Such skepticism is warranted. It is true that the Quincy Institute’s co-fouder Trita Parsi has been a vocal opponent of US imperialism towards Iran and elsewhere, but it is also true that the Kochs and Soros have both acted as toxic facilitators of US imperialism.
The report claims that the new think tank seeks an end to America’s regime change agenda in Venezuela, for example, yet investigative journalist Greg Palast reports that the Koch brothers have been a major driving force behind that very agenda. The group claims to seek a de-escalation against Syria, yet investigative journalist Vanessa Beeley and alternative media outlet Mintpress News have documented extensive ties between George Soros and the various NGOs and narrative management operations which have been facilitating the agenda of toppling Syria’s government.
In 2014 journalist Mark Ames observed that Soros “funded many of the NGOs involved in ‘color revolutions’ including small donations to the same Ukraine NGOs that Omidyar backed. (Like Omidyar Network does today, Soros’ charity arms—Open Society and Renaissance Foundation—publicly preached transparency and good government in places like Russia during the Yeltsin years, while Soros’ financial arm speculated on Russian debt and participated in scandal-plagued auctions of state assets.)”
Charles Koch has been a major donor to the Iraq-raping think tank American Enterprise Institute, which has returned the favor by aggressively churning out narrative management on the public image of the Koch brothers. George Soros is a major funder of the NATO narrative management firm Atlantic Council, which has been a driving force behind the campaign manufacturing consent for escapations against Russia, something the Quincy Institute claims to oppose.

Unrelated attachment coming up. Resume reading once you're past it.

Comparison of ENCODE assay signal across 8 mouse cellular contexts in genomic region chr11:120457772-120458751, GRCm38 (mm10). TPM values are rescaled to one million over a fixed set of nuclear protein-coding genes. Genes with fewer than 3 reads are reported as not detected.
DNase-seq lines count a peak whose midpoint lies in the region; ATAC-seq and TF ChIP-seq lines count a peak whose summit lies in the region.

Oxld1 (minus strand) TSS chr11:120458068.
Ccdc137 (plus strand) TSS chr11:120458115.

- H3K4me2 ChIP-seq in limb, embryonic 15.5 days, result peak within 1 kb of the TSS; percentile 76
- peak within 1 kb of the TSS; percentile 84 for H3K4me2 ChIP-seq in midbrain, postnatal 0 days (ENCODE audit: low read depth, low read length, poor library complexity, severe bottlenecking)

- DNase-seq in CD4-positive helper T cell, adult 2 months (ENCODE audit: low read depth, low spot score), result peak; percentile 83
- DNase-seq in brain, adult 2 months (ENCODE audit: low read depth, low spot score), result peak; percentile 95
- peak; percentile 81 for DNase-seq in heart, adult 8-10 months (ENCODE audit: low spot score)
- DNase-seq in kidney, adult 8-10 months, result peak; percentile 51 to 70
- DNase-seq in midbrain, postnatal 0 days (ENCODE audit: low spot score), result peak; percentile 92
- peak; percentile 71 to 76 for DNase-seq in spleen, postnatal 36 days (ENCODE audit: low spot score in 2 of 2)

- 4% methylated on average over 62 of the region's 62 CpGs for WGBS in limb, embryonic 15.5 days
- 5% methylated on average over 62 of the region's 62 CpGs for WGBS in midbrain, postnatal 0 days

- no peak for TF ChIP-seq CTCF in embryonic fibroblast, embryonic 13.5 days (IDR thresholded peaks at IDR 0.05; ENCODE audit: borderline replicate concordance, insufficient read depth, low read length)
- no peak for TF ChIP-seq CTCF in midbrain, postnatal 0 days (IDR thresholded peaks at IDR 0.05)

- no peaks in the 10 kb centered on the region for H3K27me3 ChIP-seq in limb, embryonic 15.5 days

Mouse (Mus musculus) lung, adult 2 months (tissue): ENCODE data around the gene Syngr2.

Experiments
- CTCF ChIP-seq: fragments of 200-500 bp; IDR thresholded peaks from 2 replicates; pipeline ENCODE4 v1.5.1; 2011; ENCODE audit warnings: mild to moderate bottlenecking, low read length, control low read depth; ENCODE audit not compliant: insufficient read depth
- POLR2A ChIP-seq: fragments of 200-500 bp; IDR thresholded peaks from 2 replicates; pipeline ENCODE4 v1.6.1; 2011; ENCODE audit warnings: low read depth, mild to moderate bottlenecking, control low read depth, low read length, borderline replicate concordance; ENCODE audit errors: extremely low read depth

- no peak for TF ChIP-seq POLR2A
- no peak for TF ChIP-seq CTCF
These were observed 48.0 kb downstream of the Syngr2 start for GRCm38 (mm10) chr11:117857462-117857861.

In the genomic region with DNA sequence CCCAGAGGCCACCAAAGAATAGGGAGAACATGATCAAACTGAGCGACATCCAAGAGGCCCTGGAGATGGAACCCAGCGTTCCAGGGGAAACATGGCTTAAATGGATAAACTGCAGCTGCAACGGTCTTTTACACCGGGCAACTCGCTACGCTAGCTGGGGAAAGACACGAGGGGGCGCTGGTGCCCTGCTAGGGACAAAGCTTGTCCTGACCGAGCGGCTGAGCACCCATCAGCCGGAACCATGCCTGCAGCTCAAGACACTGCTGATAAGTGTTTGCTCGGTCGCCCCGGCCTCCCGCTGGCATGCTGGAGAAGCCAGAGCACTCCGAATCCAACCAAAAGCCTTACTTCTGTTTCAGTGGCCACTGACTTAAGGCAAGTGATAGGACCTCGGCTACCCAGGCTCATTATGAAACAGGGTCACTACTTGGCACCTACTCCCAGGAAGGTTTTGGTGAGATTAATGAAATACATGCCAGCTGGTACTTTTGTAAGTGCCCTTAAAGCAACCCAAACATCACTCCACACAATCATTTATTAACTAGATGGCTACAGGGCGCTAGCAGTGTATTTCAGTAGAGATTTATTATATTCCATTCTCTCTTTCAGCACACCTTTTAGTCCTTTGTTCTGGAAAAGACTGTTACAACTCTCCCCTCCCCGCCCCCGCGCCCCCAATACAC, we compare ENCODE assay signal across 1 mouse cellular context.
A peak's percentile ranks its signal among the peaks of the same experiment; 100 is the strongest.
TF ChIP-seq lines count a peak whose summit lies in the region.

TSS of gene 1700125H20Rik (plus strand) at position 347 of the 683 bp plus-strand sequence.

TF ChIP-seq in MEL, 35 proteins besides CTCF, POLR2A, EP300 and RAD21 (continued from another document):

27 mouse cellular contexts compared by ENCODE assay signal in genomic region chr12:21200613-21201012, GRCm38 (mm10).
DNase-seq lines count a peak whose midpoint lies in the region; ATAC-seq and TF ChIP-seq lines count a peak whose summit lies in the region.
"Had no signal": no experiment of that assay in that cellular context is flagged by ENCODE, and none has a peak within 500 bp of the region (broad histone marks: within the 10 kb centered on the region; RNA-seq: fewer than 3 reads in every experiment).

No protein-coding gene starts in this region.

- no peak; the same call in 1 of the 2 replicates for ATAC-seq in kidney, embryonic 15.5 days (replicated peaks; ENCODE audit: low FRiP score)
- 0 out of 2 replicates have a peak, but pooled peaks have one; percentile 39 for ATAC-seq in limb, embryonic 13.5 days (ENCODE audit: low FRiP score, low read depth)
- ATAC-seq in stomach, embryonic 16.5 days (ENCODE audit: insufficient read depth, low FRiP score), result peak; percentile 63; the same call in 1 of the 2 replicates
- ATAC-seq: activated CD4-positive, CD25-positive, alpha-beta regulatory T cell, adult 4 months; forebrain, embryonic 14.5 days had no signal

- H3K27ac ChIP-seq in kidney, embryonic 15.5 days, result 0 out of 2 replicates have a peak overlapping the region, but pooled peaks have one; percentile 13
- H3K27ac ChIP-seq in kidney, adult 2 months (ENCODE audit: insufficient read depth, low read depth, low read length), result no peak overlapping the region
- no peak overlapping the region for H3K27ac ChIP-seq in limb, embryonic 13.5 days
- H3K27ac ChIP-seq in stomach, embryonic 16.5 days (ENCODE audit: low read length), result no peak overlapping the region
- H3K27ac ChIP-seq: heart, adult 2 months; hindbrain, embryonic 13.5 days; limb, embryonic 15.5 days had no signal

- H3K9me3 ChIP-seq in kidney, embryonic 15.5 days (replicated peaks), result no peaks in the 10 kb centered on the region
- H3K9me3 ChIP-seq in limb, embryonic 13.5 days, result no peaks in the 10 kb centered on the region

So if you’re interested in viewing world events through a lens that is untainted by corrupt narrative management, some skepticism of this new Quincy Institute is not just appropriate, but absolutely required.
The term “think tank” almost always refers to a group of academics hired by plutocrats to come up with reasons why it is very good and smart to do something very evil and stupid, and then to market those reasons at key points of influence. They are key tools of narrative management for the billionaire class, and the interests of the billionaire class are rarely in alignment with those of ordinary people. This is especially true when said billionaires are operating in a bipartisan manner.
But the good news is that all we have too do to know the truth about this new group’s purposes is watch its behavior over time, and pay attention to who benefits from the narratives it ends up pushing. Just make a mental note of the information you have about it now, and pay attention to what’s happening when you see the words “Quincy Institute” in reports from the political/media class going forward. If this think tank is what it claims to be, we will see this proven over time in the effects it has on dominant narratives and government policy. If it isn’t, we’ll see that, too.